Jon Callard achieved something deeply significant for Bath last summer, something the West Countrymen had signally failed to manage for the best part of two decades. It had nothing to do with silverware – the so-called "Liverpool of rugby" had won any amount of the stuff since their first John Player Cup victory in 1984 – and everything to do with recruitment. By signing the England and Lions lock forward Danny Grewcock, the head coach had finally attracted a world-class second-row forward to the Recreation Ground.
Callard's illustrious predecessors – Jack Rowell, Brian Ashton and Andy Robinson – had found this task entirely beyond them. They had chased any number of high-class locks, including Leicester's Martin Johnson and Bristol's Simon Shaw, but had been repeatedly knocked back. As a result, they were forced to grow their own: John Morrison, Damian Cronin, Andy Reed and, most notably, Nigel Redman. Rowell considered his failure to bring a top-notch engine-roomer to the banks of the Avon to be the blackest mark on his brilliant career as a club coach.
So Callard's successful foray into the transfer market set up the new campaign very nicely... until he realised that he would be required to save Grewcock's top-dollar wages, a sum well into six figures, by laying off key personnel from every other area of the squad. Martin Haag, the long-serving Cornish lock, was shown the door, as were the two highly effective Super 12 players from New Zealand, Angus Gardiner and Jon Preston. Ben Clarke, past his best but still a talismanic figure in the back row, pushed off to Worcester in high dudgeon; Adedayo Adebayo, an England wing, left for Italy.
Predictably, Sod's law kicked in. Weakened by injury and short of experienced back-up because of the financial restrictions imposed by the club owner and chief executive, Andrew Brownsword, Bath played their opening game of the season at Leeds with a team unrecognisable from the one that reached the inaugural final of the Zurich Championship three months previously. Packed with wet-nursed kids, they lost.
They proceeded to lose again, and again, and again; by the end of September, the once perennial champions of England were bottom of the top-flight heap and asphyxiating fast. The coach was becoming increasingly frustrated with the younger, bolshier members of his international contingent – Tom Voyce, Gareth Cooper and, most notably, Iain Balshaw all succeeded in getting Callard's goat – and the more mature members of the brat-pack, like the goal-kicking midfielder Olly Barkley, began to lose confidence as the atmosphere worsened. In desperation, Callard rushed the injured Mike Catt back into the side, simply to cover a few cracks ahead of the Heineken Cup.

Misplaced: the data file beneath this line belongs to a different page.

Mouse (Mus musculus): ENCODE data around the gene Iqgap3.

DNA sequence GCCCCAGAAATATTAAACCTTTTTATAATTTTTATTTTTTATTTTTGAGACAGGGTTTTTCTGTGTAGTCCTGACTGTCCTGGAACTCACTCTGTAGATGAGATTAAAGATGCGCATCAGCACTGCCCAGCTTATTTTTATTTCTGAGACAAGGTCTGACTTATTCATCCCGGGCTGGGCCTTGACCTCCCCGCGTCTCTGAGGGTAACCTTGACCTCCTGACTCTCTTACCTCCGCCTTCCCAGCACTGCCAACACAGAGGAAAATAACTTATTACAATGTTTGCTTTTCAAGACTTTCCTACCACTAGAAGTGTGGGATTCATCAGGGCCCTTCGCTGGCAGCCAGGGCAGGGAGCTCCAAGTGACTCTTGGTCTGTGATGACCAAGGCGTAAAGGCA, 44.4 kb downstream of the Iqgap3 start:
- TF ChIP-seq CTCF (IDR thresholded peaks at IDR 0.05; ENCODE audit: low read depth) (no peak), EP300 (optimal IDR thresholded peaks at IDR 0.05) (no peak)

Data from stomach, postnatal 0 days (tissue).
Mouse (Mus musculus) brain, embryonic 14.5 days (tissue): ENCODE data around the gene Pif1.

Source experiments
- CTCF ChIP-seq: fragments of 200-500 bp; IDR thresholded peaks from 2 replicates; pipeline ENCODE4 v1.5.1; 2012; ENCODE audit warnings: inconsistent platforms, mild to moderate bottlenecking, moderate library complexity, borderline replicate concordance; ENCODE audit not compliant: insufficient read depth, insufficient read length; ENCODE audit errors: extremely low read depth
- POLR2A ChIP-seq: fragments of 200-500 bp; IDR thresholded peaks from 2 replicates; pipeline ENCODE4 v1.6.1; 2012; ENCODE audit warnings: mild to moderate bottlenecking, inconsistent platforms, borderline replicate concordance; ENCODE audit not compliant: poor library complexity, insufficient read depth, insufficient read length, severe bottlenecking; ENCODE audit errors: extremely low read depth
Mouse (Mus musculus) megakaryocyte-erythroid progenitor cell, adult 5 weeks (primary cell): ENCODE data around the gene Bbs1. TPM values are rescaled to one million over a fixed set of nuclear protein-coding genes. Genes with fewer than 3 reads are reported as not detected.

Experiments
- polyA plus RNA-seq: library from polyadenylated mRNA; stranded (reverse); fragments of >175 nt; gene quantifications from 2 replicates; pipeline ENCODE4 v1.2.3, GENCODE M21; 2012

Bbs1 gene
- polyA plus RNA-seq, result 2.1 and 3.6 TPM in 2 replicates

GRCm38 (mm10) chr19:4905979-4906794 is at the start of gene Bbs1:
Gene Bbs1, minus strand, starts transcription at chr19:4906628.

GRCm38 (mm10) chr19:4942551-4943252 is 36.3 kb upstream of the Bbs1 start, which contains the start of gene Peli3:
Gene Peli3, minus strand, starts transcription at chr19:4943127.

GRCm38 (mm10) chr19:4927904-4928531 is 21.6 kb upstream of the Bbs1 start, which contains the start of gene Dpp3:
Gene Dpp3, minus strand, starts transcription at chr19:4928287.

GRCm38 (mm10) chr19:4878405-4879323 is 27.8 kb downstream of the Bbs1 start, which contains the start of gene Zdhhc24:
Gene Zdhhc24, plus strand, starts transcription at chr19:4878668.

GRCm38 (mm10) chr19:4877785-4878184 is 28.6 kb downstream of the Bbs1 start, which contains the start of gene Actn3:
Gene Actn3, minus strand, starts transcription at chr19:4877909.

Catt masterminded an extraordinary victory in Biarritz, a repentant Voyce put a wonderful hat-trick of tries past Swansea the following week and Callard's charges went on to top the Heineken pool rankings with six wins from six matches. Sadly for the coach, the relevance of that particular form line was exposed when Llanelli won a quarter-final at The Rec without breaking sweat. The real Bath was not the Bath that had won in south-west France, but the Bath that had lost in the West Riding.
At bottom, Callard was undone by two closely related failings: the constraints introduced by Brownsword, supposedly the richest of the Premiership owner-investors, and his own lack of clout at board level. Even Brownsword, a self-confessed rugby illiterate, could see that Bath needed beefing up in the front row of the scrum, as well as the second row, yet he chose not to release the funds that would have enabled Callard to chase Italy's Andrea Lo Cicero, one of the big hits of last season's Six Nations, or bid for the services of the Scottish Lion, Tom Smith. By the same yardstick, Callard never summoned the courage to say: "Cough up, or find someone else to do your coaching."
The irony is that Brownsword recently deactivated the force-field around his wallet: Callard recently pitched for Corne Krige, the Springbok flanker, and is rumoured to have approached two French internationals, the Stade Français loose-head prop Sylvain Marconnet and the Biarritz loose forward Serge Betsen.
When Callard succeeded Robinson in 2000, he said: "This is an immense job, and I will know within a year whether I am up to it." Almost two years down the road, Brownsword has made up his mind for him. The fact that the owner is equally to blame for Bath's nosedive will not make the Premiership's latest fall guy feel any better.Reuse content